NYMMO Work With Partners for Operation Owl 2019

Last Sunday NYMMO attended the Operation Owl event held at Sutton Bank National Parks Centre alongside the RSPB, North Yorkshire Police Rural Taskforce and North York Moors National Parks.

Operation Owl was launched last year exclusively in North Yorkshire and this year it has expanded to become a national event.  The purpose of Operation Owl is to increase public awareness of bird of prey persecution and to seek support in tackling it head on.  This year over 26 Police Forces across the country led the initiative alongside several partner organisations.

5 NYMMO gamekeepers attended the event at Sutton Bank and alongside North Yorkshire Police they demonstrated legal traps and snares to the public.  Stuart Grainger (Sergeant of the Rural Crime Team) explained it was important that the public could recognise legal traps ​as it would then limit the number of reported calls to the police.  Stuart also re-iterated that to interfere or damage a trap is a criminal offence and if any individual believes they have located a trap to be illegal they must report it directly to the police and not tamper in anyway with what could potentially be a crime scene.

Look North came to interview the partners and alongside Cathleen Thomas (RSPB) and Stuart Grainger (North Yorkshire Police Rural Task Force) our NYMMO gamekeeper Jimmy was also interviewed.  We have had lots of interest since the interviews were shown on the television on each of the news broadcasts throughout the day last Monday.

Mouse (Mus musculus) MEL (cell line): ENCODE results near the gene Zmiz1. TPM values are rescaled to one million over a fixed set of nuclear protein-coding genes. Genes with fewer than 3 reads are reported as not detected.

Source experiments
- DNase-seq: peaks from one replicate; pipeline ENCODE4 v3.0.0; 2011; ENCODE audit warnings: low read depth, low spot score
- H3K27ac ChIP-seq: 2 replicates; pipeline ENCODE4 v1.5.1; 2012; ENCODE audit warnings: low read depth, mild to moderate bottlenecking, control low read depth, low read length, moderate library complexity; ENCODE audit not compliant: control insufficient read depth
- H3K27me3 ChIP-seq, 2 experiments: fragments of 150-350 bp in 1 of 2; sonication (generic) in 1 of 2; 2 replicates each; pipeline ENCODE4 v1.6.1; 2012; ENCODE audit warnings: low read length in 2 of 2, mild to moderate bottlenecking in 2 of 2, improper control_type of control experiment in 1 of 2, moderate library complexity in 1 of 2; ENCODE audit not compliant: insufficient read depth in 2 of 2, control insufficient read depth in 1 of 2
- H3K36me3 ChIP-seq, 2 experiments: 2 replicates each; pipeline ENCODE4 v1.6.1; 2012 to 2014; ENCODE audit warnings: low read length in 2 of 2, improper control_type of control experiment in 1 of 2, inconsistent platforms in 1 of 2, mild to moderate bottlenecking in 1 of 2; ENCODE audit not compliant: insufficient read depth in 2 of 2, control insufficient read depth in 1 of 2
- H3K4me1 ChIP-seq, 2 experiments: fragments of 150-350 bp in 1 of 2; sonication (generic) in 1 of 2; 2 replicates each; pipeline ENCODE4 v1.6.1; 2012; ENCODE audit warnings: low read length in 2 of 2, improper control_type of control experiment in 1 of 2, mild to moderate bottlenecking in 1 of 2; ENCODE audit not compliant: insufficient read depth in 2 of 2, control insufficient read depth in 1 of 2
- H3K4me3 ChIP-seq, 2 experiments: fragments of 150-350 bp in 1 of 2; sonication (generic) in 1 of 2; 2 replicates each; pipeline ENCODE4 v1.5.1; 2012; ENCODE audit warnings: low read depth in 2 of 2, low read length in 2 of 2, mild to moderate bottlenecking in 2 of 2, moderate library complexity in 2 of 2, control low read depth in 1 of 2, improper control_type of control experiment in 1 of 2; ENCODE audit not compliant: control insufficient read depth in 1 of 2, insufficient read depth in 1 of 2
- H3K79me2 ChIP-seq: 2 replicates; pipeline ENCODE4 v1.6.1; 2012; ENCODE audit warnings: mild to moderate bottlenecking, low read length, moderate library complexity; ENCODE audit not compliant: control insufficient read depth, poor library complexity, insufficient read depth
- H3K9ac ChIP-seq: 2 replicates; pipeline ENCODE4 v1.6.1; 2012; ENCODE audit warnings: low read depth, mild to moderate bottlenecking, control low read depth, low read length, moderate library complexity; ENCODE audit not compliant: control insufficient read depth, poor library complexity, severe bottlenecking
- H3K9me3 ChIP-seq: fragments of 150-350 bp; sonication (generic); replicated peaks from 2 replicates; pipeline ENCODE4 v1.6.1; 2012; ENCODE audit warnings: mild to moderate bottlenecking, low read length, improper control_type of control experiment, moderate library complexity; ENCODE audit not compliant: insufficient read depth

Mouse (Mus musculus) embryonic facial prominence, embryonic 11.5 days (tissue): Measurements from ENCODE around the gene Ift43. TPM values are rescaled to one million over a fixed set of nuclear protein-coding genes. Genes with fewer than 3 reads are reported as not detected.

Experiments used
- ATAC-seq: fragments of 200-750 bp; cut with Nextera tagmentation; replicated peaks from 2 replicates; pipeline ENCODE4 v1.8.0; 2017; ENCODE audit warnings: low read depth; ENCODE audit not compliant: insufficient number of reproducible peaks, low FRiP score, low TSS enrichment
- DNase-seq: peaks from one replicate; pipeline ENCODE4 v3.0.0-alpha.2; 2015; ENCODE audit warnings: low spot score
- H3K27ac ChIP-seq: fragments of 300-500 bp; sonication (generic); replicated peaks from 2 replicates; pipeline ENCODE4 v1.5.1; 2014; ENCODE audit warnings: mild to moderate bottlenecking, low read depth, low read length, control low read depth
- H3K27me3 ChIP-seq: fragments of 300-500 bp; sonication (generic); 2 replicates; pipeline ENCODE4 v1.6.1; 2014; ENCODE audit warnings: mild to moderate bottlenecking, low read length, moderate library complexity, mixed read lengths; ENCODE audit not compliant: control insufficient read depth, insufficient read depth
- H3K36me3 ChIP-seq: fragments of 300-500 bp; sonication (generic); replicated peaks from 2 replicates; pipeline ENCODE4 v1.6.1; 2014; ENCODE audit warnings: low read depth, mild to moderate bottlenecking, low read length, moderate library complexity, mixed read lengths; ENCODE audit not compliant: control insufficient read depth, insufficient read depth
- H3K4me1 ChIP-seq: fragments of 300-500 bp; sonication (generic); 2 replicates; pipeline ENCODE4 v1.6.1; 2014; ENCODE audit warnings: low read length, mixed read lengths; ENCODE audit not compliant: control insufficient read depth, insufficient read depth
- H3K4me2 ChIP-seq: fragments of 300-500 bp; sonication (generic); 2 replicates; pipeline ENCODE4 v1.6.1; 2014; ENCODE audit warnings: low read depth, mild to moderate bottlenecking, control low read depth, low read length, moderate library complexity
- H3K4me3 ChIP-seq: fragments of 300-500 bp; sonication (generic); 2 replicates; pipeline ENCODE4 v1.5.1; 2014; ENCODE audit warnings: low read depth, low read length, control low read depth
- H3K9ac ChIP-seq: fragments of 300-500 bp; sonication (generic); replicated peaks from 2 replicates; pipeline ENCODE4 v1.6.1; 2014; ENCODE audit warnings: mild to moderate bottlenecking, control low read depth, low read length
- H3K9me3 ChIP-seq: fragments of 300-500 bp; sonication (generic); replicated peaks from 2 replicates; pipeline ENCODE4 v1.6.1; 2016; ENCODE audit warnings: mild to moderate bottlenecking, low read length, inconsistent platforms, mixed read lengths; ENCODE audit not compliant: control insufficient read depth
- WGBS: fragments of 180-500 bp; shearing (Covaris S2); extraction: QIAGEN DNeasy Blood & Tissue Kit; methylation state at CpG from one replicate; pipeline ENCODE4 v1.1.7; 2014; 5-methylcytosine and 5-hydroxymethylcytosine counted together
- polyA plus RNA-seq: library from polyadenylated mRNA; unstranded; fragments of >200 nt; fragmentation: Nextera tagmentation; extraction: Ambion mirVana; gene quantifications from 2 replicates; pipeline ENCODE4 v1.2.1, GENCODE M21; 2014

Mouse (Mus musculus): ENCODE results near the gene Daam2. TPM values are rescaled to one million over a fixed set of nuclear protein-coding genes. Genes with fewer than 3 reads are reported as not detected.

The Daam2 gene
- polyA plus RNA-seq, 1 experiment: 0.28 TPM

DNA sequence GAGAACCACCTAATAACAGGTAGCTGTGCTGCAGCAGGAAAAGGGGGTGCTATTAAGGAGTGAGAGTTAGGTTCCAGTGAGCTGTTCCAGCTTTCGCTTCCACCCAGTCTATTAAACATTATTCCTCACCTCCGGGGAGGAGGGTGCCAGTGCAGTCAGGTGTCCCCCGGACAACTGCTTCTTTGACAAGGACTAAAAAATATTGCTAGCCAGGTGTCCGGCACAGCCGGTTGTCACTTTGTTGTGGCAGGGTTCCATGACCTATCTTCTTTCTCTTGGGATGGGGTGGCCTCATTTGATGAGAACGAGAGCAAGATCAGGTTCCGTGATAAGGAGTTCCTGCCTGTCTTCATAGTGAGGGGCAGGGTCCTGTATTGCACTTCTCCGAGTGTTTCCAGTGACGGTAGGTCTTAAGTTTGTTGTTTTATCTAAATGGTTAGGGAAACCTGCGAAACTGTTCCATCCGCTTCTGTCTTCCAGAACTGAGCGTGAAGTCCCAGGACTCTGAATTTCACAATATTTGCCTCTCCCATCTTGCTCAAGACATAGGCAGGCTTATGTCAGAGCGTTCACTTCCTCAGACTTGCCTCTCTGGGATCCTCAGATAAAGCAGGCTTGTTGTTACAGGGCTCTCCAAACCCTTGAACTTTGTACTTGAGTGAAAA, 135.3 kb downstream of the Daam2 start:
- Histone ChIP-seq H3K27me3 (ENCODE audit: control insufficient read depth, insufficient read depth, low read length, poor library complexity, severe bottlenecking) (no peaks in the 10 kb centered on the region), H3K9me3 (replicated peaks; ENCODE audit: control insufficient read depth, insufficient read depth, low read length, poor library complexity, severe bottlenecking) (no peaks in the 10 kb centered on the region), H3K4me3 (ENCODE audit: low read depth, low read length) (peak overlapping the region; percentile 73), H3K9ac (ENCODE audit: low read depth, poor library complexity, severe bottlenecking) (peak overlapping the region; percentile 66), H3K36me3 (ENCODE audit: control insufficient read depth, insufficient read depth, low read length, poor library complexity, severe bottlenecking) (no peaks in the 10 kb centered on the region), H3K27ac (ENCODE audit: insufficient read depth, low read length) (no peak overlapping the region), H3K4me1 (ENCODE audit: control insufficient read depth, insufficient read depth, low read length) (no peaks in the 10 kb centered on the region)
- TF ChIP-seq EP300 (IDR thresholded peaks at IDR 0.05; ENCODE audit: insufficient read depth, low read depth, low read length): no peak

Prior to the event there was certainly an element of doubt as to how the keepers would be received but on the day there was a steady flow of people that came to chat to the gamekeepers and partners, to look at the traps and snares and it was encouraging to see the positive reactions and responses the keepers received.


Support Simon Whitehead and help raise awareness for YANA

Due to a sudden change in circumstances, Simon’s gentle ramble around the Cleveland Way for YANA with four people had now turned to just himself…………….

However being a glass half full person, Simon, after explaining his predicament over tea to Ben and Becca from Birds of Prey Displays, a new plan was hatched.

Simon and Ben are now doing the walk in the fastest time they can on foot.  Going out of their comfort zone they will walk and camp until the whole 110 miles are complete.  Hopefully the originally planned 5 days will be cut down to just 3.

They will both be doing a fair bit of social while they are walking but the main goal is to raise money for YANA but more importantly awareness of the last taboo of modern society, “Mental Health”.  For this reason they will be finishing the walk on 10th October which is World Mental Health Awareness Day.

Please show your support and donate via the following link:


For anyone who does not know about YANA please read the following information.

YANA: Help for those in farming who may be affected by stress and depression.

Farming is usually a good way of life but it is a demanding and stressful occupation. So it’s not surprising that many people involved with agriculture can feel isolated, depressed or unable to cope as well as normal.

Farmer on phone, next to tractor1 in 5 people in the UK will experience a problem with depression so it is important to know that you, or the person you are concerned about, are not alone.

Those who work in agriculture are often reluctant to seek support for depression, stress or anxiety. However, talking about your problems and seeking appropriate help can make it easier to cope and improve your quality of life.
Remember that depression is an illness not a weakness.

If you are involved with agriculture or farming in any way, and are feeling low or if you are worried about a member of your family, a colleague or a friend, YANA can help. Remember, you don’t have to struggle by yourself – good help is available.